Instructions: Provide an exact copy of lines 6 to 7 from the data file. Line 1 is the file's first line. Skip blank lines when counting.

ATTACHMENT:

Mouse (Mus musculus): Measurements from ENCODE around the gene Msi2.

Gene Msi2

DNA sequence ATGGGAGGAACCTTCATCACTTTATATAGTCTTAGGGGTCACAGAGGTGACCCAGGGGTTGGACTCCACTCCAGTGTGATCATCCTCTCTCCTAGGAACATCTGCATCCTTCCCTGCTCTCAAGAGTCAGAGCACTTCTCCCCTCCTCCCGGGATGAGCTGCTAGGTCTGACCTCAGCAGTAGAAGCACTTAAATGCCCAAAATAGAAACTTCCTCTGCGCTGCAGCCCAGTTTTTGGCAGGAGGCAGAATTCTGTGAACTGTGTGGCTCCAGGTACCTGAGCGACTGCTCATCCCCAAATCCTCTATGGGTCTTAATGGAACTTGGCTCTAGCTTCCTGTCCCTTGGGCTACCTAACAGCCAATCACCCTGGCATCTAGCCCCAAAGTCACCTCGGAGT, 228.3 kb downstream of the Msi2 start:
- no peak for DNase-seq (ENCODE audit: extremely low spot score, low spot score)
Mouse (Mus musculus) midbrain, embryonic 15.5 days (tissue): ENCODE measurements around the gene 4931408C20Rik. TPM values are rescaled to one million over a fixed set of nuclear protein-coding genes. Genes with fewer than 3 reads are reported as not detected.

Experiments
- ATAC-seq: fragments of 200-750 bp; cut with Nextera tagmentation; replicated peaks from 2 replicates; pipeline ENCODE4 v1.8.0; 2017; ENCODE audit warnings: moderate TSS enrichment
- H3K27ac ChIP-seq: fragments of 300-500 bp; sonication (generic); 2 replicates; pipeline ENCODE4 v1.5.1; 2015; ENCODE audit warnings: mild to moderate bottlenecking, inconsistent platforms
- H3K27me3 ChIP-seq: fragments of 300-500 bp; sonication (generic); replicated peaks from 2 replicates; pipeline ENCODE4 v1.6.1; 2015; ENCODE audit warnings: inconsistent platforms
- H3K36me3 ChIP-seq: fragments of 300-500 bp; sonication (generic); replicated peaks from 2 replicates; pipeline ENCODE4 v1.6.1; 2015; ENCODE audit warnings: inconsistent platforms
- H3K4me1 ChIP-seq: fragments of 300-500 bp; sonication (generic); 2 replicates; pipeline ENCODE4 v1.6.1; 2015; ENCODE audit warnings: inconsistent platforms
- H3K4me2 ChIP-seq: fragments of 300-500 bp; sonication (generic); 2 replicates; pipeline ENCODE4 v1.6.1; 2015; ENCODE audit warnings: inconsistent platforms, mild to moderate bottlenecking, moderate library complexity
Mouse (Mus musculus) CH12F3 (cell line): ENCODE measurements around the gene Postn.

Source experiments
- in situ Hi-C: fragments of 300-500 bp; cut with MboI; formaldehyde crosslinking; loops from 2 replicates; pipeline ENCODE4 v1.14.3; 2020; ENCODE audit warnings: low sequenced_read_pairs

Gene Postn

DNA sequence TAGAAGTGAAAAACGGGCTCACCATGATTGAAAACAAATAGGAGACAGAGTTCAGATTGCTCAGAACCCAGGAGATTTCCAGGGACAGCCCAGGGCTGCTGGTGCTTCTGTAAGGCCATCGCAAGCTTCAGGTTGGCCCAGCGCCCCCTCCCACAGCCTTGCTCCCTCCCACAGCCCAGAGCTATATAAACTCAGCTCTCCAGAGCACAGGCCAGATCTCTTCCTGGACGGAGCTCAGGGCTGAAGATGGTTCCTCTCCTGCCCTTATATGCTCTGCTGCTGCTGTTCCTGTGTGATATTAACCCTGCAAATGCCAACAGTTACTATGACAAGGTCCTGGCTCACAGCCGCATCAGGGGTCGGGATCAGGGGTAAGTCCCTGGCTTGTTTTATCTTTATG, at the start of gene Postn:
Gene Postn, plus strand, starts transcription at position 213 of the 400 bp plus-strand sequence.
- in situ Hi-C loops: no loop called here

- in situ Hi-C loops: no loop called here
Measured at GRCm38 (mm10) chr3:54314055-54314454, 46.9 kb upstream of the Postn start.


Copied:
Experiments
- ATAC-seq: fragments of 200-750 bp; cut with Nextera tagmentation; replicated peaks from 2 replicates; pipeline ENCODE4 v1.8.0; 2017; ENCODE audit warnings: moderate TSS enrichment